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How to Sell Your Business to a Competitor

September 11, 2020 |  

About this episode


Alex Rink built 360pi, a software application that provided online retailers with competitive pricing information.

360pi grew into a multi-million-dollar company with 40 employees when Rink began hearing his business might be worth as much as 3-6 times revenue.

Rink felt conflicted.

On the one hand, he was excited about the future of the company. They had a Net Promoter Score in the 40-60% range and an annual recurring revenue retention rate of around 90%. They were profitable and growing.

However, by 2017, Amazon was gobbling up 50 cents of every dollar spent online. They had their own price comparison software, so if Amazon became even more dominant, 360pi’s business could be compromised.

Despite how well things were going, Rink decided to sell. He got three offers and ended up selling to Market Track, a competitor with a similar offering.

Rink’s story includes several critical lessons for aspiring value builders in any industry:

Leave some field to plow: Rink started out selling to online retailers, but he was excited to begin selling to product manufacturers. Rather than attacking the opportunity to sell to manufacturers, Rink pitched the idea to Market Track as a promising new direction they could exploit.

Strategic acquirers pay more: Rink was not entirely happy with his first acquisition offer.  Rather than settle, he approached competitor Market Track, which had several synergies to exploit. Market Track had a bigger sales team than 360pi, yet the 360pi product was better. Rink argued that by adding the 360pi to the briefcase of the Market Track salespeople, Market Track could make off like bandits – and therefore, should be willing to pay more for 360pi.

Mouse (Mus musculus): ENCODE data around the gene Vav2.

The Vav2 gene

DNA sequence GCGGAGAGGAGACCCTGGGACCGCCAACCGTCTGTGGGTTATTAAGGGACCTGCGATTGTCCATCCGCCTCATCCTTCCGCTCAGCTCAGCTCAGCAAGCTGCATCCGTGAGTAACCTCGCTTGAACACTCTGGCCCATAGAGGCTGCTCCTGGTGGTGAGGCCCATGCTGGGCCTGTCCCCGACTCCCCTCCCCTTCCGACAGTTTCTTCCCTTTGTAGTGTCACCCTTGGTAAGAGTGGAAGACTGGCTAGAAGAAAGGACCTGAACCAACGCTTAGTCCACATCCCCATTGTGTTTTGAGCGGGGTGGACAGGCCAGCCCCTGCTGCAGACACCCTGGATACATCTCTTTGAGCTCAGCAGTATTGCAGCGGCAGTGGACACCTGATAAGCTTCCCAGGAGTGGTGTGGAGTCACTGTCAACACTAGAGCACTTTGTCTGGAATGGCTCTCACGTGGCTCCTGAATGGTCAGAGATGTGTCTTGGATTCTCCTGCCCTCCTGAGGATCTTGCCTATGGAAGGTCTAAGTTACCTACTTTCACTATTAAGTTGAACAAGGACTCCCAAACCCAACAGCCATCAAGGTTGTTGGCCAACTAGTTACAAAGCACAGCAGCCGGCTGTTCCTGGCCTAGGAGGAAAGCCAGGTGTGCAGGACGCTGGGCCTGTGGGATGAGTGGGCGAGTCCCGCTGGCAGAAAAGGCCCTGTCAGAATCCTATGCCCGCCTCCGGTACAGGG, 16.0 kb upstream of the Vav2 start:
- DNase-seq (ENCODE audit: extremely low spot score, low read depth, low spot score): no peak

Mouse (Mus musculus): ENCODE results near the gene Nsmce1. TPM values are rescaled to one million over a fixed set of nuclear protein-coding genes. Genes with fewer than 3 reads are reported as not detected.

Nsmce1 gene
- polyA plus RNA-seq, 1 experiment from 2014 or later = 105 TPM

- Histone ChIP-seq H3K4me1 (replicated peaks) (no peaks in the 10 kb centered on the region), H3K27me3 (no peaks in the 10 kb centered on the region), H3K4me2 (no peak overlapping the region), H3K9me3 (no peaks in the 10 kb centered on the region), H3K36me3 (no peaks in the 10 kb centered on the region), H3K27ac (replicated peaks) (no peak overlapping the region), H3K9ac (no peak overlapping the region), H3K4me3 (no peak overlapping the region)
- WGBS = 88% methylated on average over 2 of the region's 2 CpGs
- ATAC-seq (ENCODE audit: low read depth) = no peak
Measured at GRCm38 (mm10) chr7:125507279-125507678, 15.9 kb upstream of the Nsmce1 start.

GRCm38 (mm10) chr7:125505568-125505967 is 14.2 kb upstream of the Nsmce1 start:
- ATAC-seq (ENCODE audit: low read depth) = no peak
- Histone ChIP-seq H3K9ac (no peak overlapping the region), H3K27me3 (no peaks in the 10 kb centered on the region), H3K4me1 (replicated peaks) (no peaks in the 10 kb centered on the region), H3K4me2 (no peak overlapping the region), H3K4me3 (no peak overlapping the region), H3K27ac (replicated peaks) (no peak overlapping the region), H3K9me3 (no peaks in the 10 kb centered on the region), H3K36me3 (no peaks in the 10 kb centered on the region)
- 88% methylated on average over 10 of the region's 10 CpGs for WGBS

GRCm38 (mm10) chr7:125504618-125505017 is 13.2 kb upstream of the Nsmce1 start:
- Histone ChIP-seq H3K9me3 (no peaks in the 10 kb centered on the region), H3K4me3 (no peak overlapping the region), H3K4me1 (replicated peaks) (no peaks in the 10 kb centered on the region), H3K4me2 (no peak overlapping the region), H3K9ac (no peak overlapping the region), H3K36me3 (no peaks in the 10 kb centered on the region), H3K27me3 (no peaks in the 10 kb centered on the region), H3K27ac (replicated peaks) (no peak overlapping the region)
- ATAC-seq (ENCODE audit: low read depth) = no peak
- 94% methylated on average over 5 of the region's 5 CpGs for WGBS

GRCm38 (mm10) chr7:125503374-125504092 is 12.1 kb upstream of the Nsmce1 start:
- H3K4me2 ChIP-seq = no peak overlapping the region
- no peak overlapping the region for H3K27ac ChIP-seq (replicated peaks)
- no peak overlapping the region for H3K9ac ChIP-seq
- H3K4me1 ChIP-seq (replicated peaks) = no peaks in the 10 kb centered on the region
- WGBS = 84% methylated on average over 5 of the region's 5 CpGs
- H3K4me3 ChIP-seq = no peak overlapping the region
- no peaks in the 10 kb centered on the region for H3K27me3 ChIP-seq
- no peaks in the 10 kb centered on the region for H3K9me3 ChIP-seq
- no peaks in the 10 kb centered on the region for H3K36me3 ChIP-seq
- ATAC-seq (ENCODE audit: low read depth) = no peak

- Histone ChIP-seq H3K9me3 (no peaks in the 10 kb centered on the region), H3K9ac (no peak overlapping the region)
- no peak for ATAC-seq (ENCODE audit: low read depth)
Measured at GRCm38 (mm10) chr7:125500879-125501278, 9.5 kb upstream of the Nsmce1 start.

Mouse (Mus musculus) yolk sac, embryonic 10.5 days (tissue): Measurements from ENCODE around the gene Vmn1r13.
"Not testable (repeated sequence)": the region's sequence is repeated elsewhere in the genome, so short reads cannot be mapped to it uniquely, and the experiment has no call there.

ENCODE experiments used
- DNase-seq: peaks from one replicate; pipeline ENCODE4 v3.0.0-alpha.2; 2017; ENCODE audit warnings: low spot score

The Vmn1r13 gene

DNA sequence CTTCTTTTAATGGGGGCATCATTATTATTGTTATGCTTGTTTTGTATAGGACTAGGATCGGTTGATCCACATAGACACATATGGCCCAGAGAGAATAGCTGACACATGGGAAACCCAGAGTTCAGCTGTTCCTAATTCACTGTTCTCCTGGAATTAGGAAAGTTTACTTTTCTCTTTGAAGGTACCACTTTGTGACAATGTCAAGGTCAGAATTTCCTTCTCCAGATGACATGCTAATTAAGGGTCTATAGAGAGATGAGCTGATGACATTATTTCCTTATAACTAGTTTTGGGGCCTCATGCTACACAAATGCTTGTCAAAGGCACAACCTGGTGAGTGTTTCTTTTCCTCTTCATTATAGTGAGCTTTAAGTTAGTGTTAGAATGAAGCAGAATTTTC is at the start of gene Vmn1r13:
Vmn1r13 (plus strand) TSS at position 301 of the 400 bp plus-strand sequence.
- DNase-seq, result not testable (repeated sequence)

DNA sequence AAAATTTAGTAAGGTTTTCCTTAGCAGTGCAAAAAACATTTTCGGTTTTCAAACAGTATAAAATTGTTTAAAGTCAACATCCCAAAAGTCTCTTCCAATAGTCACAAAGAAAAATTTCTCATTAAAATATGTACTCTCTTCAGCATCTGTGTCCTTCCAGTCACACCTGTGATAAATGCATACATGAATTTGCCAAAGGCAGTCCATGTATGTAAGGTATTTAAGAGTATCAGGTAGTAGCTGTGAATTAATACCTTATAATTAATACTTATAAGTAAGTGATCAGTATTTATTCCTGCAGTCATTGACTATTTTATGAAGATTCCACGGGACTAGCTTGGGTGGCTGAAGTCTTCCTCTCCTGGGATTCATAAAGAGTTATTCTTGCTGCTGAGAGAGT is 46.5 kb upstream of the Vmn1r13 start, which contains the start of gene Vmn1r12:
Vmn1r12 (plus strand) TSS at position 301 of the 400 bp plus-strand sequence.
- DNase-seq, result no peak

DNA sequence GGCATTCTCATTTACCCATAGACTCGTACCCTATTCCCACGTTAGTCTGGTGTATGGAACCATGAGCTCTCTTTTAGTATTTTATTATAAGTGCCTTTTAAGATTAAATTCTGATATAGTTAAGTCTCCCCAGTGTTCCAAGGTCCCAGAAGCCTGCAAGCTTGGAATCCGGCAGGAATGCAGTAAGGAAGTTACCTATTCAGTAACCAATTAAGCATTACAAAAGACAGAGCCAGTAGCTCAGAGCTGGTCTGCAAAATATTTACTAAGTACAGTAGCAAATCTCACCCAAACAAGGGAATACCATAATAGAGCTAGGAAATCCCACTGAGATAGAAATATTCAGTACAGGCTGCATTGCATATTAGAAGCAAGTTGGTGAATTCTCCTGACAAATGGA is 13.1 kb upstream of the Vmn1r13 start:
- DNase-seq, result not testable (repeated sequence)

Staged disclosures: One of the dangers of selling to direct competitors is revealing too much.  A direct competitor, keen to learn your secrets, could use the veil of an acquisition offer they have no intention to follow through on as a way to learn about your business. To fight against this risk, Rink proposed a staged diligence period where they would reveal increasingly sensitive data the further Market Track progressed in their diligence. The more money Market Track spent on diligence; the more confident Rink felt that they were serious about acquiring 360pi.

There are lots of other tidbits in this episode, including:

  • How to manage your dependency on Google search traffic.
  • How to approach potential acquirers without saying you’re for sale.
  • The criteria for a “clean offer”.
  • How to know what an acquirer would be like to work with before you sign a Letter of Intent (LOI).
  • How “The prove it challenge” can make or break an acquisition offer.

Measuring your Net Promoter Score is a great way to give an acquirer certainty that you have happy customers, and you’re likely to keep growing in the future. That’s why we’ll survey your customers ever six months when you sign up with The Value Builder System™. Get started for free by completing the Value Builder questionnaire.

Check out our article on How To Get The Attention Of An Acquirer (Without Looking Too Eager).

Check out our full M&A Glossary

About Our Guest

With over 20 years experience as a 3-time serial SaaS/Big Data entrepreneur, CEO, Board Director and tech executive, Alex advises CEOs, Boards of Directors, and venture capital and private equity firms on generating growth and successful outcomes for their businesses. Previously, he was the CEO of 360pi, and Chief Growth Officer and head of M&A and merger integration for Numerator, a Vista Equity Partners portfolio company. Prior to starting his entrepreneurial career during the dot com era, Alex was a consultant at Bain & Company and led production material control for a Ford/VW joint venture in Europe. Outside of his advisory work, Alex is giving back to the entrepreneurial ecosystem by serving as a Venture Advisor for Invest Ottawa and Innovation Gatineau. Alex has an MBA from INSEAD, a B.A.Sc. Electrical Engineering from the University of Waterloo, and speaks four languages. When he’s not strategizing growth opportunities or sitting in on web calls, Alex will most likely be found cycling, hiking, reading or spending time with his family.

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